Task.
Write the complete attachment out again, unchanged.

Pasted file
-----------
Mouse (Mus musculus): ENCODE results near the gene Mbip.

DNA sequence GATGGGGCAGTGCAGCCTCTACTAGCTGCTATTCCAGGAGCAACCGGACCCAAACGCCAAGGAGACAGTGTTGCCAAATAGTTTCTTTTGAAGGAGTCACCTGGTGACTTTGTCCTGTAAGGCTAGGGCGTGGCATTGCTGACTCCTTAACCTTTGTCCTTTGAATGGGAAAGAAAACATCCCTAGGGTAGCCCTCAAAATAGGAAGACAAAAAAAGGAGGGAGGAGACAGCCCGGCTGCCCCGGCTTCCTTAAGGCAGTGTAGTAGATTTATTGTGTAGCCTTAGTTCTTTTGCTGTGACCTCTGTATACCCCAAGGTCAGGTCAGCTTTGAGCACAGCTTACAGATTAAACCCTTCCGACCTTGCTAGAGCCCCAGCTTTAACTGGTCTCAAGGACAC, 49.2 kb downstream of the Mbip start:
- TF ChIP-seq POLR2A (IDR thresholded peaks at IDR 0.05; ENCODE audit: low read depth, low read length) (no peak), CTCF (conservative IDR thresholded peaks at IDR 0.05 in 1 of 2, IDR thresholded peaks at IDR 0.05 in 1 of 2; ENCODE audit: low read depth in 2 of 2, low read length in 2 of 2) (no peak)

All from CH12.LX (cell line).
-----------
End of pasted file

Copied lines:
Mouse (Mus musculus): ENCODE results near the gene Mbip.

DNA sequence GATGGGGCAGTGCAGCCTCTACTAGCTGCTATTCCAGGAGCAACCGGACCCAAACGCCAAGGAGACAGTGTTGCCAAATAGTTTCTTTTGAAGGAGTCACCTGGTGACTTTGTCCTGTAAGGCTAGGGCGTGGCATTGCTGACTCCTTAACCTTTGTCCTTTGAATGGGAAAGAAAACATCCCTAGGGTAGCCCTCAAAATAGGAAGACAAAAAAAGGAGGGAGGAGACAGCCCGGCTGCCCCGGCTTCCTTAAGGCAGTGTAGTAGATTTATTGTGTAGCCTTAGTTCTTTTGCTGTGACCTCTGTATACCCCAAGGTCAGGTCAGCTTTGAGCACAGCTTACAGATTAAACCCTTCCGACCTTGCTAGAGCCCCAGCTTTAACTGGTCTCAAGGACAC, 49.2 kb downstream of the Mbip start:
- TF ChIP-seq POLR2A (IDR thresholded peaks at IDR 0.05; ENCODE audit: low read depth, low read length) (no peak), CTCF (conservative IDR thresholded peaks at IDR 0.05 in 1 of 2, IDR thresholded peaks at IDR 0.05 in 1 of 2; ENCODE audit: low read depth in 2 of 2, low read length in 2 of 2) (no peak)

All from CH12.LX (cell line).